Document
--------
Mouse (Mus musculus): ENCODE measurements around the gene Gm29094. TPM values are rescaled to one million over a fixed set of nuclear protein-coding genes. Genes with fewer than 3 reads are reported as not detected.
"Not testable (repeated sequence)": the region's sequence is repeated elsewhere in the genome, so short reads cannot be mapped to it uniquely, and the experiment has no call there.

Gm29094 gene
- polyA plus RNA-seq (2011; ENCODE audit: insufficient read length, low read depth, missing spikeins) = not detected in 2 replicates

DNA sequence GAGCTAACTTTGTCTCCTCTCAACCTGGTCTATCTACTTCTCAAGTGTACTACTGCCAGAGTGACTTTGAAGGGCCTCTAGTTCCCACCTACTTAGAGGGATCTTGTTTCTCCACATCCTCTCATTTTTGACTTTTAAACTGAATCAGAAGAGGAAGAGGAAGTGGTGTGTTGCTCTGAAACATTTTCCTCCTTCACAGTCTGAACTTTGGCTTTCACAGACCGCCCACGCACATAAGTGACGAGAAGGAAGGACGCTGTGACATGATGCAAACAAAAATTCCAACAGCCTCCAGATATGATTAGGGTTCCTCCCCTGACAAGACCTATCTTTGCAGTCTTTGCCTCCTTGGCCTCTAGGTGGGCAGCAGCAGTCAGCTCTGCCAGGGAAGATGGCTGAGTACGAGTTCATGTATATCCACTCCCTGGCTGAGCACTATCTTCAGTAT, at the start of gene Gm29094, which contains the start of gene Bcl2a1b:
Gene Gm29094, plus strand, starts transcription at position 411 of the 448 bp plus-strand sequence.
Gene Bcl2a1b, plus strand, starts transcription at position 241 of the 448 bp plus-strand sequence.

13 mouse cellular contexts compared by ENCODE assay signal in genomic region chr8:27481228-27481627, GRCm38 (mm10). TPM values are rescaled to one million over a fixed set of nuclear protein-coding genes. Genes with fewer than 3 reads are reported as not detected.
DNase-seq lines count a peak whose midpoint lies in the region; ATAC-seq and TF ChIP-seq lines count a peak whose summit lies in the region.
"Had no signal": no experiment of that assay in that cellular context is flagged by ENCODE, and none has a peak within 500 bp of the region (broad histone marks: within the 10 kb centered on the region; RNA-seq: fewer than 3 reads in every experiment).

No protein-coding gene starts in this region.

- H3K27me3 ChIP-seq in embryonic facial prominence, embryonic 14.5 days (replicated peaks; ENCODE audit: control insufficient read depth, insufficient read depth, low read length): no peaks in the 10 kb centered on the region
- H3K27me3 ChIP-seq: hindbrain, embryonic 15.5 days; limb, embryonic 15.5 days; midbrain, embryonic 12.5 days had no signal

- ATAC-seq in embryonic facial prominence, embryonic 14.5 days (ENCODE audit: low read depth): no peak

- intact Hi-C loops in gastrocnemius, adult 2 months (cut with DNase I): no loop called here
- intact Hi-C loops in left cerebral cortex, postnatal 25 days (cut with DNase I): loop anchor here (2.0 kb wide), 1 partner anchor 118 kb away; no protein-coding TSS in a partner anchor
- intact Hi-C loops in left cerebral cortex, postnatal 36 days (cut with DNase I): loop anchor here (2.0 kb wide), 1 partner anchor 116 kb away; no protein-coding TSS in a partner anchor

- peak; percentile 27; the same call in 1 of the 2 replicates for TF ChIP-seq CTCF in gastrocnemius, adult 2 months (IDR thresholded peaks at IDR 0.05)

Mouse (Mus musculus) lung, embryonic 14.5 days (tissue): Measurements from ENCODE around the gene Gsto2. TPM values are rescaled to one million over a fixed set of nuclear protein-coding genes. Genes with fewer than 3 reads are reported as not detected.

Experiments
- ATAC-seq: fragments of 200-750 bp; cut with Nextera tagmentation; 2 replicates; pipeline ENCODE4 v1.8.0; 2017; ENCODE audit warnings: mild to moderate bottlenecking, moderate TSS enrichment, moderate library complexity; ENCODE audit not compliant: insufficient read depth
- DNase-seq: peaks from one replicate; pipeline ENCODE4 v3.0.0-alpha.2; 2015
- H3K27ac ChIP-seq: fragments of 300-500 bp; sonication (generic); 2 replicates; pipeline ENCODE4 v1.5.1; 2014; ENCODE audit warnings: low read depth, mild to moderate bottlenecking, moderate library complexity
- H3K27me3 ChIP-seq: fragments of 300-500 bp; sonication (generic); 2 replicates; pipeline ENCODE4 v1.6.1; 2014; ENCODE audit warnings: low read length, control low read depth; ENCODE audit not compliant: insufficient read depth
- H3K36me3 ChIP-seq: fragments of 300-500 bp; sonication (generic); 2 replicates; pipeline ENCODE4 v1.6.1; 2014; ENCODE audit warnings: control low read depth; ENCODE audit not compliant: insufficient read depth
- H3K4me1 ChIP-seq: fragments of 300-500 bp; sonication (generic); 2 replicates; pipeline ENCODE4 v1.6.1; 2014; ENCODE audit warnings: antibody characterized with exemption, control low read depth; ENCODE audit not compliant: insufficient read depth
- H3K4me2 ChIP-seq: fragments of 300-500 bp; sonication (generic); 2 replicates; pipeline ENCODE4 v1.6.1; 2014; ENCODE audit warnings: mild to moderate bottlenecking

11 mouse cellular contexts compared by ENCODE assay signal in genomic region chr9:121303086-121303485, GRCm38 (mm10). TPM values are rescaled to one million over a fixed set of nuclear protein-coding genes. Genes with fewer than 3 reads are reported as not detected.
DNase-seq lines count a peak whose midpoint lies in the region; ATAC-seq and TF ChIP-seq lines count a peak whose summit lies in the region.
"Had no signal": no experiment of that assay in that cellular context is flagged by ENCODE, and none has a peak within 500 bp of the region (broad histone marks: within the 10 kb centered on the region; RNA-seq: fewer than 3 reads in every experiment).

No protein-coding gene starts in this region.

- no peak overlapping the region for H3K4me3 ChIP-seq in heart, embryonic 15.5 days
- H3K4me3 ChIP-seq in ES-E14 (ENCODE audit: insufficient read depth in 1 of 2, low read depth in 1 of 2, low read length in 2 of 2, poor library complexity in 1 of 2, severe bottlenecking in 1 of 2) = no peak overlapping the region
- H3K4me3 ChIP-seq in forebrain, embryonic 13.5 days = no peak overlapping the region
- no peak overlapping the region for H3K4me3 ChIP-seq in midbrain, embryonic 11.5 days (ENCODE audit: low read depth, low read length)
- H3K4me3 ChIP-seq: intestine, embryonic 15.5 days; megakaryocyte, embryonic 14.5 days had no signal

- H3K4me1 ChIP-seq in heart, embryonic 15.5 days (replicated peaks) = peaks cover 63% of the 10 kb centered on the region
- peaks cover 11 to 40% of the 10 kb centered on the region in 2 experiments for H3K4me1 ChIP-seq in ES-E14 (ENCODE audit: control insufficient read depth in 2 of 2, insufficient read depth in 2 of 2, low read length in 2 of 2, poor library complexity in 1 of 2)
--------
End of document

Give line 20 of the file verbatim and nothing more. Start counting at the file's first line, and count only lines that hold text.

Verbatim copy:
Experiments